# Tilting the Oblate Earth

The earth is an oblate spheroid, with an equatorial radius R_E = 6,378,137 meters and a polar radius R_P = 6,356,752 meters ( GPS coordinates ). It projects an ellipse when viewed from the equatorial plane, and a circle when viewed from the poles. In between, it also presents an ellipse. What is the shape of that ellipse?

Our reference directions are x to the right, y to the back, and z to the top. When we tilt the oblate spheroid backwards, the front moves up and the back moves down. We can slice the spheroid into a series of elliptical slices along the x axis, each slice in a plane in y and z, perpendicular to the x axis. By analyzing the vertical projection of each slice, we can generalize to the vertical projection of the whole spheroid.

The equation for the ellipsoid is

1.0 = x^2/RE^2 + y^2/R_E^2 + z^2/R_P^2

The equation for the elliptical slice through the center of the spheroid is:

1.0 = y^2/R_E^2 + z^2/R_P^2 ~ ~ ~ x = 0 or alternately, x = R_E \cos( \theta ) and y = R_P \sin( \theta ) . We can rotate that ellipse by \theta_{eq} :

[ x_{rot}, y_{rot} ] = \left( \begin{array}{cc} \cos( \theta_{eq} ) & -\sin( \theta_{eq} ) \\ \sin( \theta_{eq} ) & \cos( \theta_{eq} ) \end{array} \right) \times [ R_E \cos( \theta ), R_P \sin( \theta ) ]

[ x_{rot}, y_{rot} ] = [ R_E \cos( \theta_{eq} ) \cos( \theta ) - R_P \sin( \theta_{eq} ) \sin( \theta ) ~ , ~ R_E \sin( \theta_{eq} ) \sin( \theta ) + R_P \cos( \theta_{eq} ) \cos( \theta ) ]

All we need to know is the maximum of y_{rot} = R_E \sin( \theta_{eq} ) \sin( \theta ) + R_P \cos( \theta_{eq} ) \cos( \theta ) as a function of \theta . Differentiating the above, we get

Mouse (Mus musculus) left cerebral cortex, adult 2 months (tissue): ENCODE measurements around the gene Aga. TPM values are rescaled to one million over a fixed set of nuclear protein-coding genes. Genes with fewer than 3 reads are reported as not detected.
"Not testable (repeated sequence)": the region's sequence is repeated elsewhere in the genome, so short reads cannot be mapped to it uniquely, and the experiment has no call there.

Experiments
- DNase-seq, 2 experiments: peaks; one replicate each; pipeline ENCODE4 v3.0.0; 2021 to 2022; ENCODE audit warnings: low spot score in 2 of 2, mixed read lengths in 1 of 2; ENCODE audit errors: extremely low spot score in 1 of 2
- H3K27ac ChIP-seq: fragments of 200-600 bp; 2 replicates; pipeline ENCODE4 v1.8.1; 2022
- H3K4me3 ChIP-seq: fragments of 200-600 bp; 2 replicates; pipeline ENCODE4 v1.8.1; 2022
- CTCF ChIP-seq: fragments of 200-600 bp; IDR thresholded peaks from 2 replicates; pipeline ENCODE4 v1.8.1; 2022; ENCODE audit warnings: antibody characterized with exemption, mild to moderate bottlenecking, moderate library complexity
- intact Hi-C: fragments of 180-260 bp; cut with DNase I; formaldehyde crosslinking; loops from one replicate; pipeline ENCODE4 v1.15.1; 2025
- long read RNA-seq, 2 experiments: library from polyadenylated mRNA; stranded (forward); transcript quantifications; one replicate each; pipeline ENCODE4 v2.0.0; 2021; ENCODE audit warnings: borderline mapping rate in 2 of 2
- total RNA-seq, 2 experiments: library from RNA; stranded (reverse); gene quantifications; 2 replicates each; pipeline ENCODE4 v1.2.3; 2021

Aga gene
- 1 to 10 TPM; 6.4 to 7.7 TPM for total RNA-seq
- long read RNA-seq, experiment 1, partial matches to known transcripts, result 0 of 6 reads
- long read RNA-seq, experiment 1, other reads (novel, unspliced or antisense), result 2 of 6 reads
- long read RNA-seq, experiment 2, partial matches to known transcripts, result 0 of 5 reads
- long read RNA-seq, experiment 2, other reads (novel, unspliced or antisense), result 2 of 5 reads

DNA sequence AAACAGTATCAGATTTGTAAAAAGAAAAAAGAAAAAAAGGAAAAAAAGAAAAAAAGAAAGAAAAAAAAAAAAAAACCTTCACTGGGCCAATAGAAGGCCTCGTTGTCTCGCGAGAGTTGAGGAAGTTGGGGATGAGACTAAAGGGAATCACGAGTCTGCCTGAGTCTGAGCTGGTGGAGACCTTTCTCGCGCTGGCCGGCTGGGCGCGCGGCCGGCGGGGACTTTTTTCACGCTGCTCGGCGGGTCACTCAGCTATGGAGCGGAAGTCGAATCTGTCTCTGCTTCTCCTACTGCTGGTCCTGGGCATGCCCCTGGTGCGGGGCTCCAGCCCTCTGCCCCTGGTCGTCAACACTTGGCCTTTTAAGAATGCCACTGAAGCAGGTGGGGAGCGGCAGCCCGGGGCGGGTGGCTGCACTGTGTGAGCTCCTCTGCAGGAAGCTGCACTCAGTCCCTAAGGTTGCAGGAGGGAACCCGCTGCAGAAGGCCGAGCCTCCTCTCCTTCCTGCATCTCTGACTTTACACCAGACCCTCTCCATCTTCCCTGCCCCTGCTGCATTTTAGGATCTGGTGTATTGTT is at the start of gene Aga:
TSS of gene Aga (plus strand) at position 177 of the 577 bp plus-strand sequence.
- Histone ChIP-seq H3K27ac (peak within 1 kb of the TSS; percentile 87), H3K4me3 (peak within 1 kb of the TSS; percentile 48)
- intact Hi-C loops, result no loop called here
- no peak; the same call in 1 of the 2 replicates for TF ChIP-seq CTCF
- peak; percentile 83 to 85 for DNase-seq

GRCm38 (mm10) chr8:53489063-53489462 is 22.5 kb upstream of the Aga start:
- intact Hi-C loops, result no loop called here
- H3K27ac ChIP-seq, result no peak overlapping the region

d y_{rot} / d \theta = R_E \sin( \theta_{eq} ) \cos( \theta ) - R_P \cos( \theta_{eq} ) \sin( \theta ) .

Setting that to zero, we get:

R_E \sin( \theta_{eq} ) \cos( \theta ) = R_P \cos( \theta_{eq} ) \sin( \theta )

and so:

\sin( \theta ) / \cos( \theta ) = tan( \theta ) = ( R_E / R_P ) ( \sin( \theta_{eq} ) / \cos( \theta_{eq} ) = ( R_E / R_P ) \tan( \theta_{eq} )

\sin( \theta ) = \tan( \theta ) / \sqrt{ \tan( \theta )^2 + 1 }

\cos( \theta ) = 1 / \sqrt{ \tan( \theta )^2 + 1 }

y_{rot, max} = \left( R_E \sin( \theta_{eq} ) \tan( \theta ) + R_P \cos( \theta_{eq} ) \right) / \sqrt{ \tan( \theta )^2 + 1 }

y_{rot, max} = \left( R_E \sin( \theta_{eq} ) R_E \sin( \theta_{eq} ) / R_P \cos( \theta_{eq} ) + R_P \cos( \theta_{eq} ) \right) / \sqrt{ \tan( \theta )^2 + 1 }

y_{rot, max} = ( R_E^2 \sin( \theta_{eq} )^2 + R_P^2 \cos( \theta_{eq} )^2 ) / ( R_P \cos( \theta_{eq} ) \sqrt{ R_E^2 \sin( \theta_{eq} )^2 / R_P^2 \cos( \theta_{eq} )^2 + 1 } )

y_{rot, max} = ( R_E^2 \sin( \theta_{eq} )^2 + R_P^2 \cos( \theta_{eq} )^2 ) / \sqrt{ R_E^2 \sin( \theta_{eq} )^2 + R_P^2 \cos( \theta_{eq} )^2 }

y_{rot, max} = \sqrt{ R_E^2 \sin( \theta_{eq} )^2 + R_P^2 \cos( \theta_{eq} )^2 }

y_{rot, max} = \sqrt{ ( R_E^2 - R_P^2 ) \sin( \theta_{eq} )^2 + R_P^2 }

and finally, as a function of x, the projected ellipse for the oblate earth is:

y = sqrt{ 1 - x^2 / R_E^2 } \sqrt{ ( R_E^2 - R_P^2 ) \sin( \theta_{eq} )^2 + R_P^2 }

\Large y = sqrt{ ( R_E^2 - x^2 ) ( ( 1 - ( R_P / R_E )^2 ) \sin( \theta_{eq} )^2 + ( R_P / R_E )^2 }

Anything behind this ellipse will be eclipsed.

TiltingOblate (last edited 2011-03-31 00:00:48 by KeithLofstrom)